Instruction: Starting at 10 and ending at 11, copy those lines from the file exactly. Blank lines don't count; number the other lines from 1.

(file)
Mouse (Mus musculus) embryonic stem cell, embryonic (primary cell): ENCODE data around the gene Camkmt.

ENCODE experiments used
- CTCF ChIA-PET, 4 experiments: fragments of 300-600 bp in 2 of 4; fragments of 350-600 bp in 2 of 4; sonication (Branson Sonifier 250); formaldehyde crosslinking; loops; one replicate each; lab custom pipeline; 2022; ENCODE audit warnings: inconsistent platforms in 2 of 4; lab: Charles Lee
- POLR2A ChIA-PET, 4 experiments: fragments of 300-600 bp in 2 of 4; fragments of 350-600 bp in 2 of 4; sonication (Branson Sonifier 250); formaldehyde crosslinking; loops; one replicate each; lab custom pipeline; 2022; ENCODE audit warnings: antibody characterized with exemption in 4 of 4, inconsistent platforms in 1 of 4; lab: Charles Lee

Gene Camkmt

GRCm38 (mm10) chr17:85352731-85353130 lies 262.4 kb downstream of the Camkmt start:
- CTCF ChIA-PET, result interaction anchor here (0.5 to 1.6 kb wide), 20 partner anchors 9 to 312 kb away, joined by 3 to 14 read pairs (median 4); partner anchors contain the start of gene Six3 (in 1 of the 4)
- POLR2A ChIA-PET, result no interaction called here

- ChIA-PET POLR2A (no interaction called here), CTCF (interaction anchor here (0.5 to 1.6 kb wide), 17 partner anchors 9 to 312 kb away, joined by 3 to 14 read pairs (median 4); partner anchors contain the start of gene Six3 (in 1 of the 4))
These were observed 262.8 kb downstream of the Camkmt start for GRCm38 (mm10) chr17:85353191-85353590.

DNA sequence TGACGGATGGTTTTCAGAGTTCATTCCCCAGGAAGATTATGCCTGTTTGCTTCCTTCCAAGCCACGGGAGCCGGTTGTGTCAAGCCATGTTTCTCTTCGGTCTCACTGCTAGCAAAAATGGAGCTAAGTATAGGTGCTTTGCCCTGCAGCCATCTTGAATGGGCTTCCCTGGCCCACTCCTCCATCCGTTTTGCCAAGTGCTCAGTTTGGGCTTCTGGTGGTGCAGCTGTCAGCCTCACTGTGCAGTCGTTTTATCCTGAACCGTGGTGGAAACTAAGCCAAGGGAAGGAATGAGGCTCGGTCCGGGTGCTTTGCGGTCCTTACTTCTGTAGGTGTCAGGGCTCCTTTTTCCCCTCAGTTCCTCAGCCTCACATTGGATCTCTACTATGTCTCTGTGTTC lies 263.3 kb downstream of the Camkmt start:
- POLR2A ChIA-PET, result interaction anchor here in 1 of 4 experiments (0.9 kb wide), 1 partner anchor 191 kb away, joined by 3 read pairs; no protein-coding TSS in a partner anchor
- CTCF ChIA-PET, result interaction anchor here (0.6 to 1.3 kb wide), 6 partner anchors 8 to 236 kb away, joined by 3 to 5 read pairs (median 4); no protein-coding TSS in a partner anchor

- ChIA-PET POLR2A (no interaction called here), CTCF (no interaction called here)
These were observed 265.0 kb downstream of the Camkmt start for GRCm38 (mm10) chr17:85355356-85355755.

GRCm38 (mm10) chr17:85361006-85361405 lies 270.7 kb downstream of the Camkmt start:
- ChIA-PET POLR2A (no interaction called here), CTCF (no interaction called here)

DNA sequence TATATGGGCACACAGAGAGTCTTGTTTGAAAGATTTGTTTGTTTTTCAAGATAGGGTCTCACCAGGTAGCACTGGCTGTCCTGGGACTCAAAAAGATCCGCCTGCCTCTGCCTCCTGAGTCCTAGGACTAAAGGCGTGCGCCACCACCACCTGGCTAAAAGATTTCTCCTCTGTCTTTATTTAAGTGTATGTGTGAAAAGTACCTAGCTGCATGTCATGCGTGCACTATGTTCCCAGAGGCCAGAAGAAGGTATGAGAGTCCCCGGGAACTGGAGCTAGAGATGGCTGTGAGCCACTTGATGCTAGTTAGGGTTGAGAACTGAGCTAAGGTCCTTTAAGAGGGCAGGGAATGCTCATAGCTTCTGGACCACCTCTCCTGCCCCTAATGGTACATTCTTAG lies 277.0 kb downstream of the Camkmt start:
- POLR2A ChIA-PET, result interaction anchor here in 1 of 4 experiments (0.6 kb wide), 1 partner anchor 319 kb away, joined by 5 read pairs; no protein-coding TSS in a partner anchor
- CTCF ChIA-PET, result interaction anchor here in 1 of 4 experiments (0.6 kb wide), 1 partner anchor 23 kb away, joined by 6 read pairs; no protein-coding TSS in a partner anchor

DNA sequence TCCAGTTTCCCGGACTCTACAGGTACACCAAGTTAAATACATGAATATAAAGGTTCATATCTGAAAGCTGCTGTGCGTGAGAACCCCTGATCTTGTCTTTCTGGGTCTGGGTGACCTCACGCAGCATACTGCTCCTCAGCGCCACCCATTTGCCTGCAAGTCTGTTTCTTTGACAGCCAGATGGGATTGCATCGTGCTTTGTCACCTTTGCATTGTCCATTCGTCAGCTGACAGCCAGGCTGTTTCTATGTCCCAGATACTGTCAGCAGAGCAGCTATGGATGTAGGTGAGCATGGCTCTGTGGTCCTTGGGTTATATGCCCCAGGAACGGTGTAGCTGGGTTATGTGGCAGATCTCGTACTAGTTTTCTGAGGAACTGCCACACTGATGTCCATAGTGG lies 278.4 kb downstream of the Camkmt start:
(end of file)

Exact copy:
These were observed 262.8 kb downstream of the Camkmt start for GRCm38 (mm10) chr17:85353191-85353590.

DNA sequence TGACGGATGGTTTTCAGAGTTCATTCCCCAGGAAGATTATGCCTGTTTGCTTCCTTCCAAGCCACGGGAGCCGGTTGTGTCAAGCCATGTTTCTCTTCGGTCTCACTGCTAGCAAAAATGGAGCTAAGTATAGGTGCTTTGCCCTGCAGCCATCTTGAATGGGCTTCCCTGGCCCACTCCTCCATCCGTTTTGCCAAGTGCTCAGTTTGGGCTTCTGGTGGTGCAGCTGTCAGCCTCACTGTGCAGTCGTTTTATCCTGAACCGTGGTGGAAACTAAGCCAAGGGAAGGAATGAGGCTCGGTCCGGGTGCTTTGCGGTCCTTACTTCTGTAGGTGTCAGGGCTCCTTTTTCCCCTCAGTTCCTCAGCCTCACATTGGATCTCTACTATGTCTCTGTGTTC lies 263.3 kb downstream of the Camkmt start: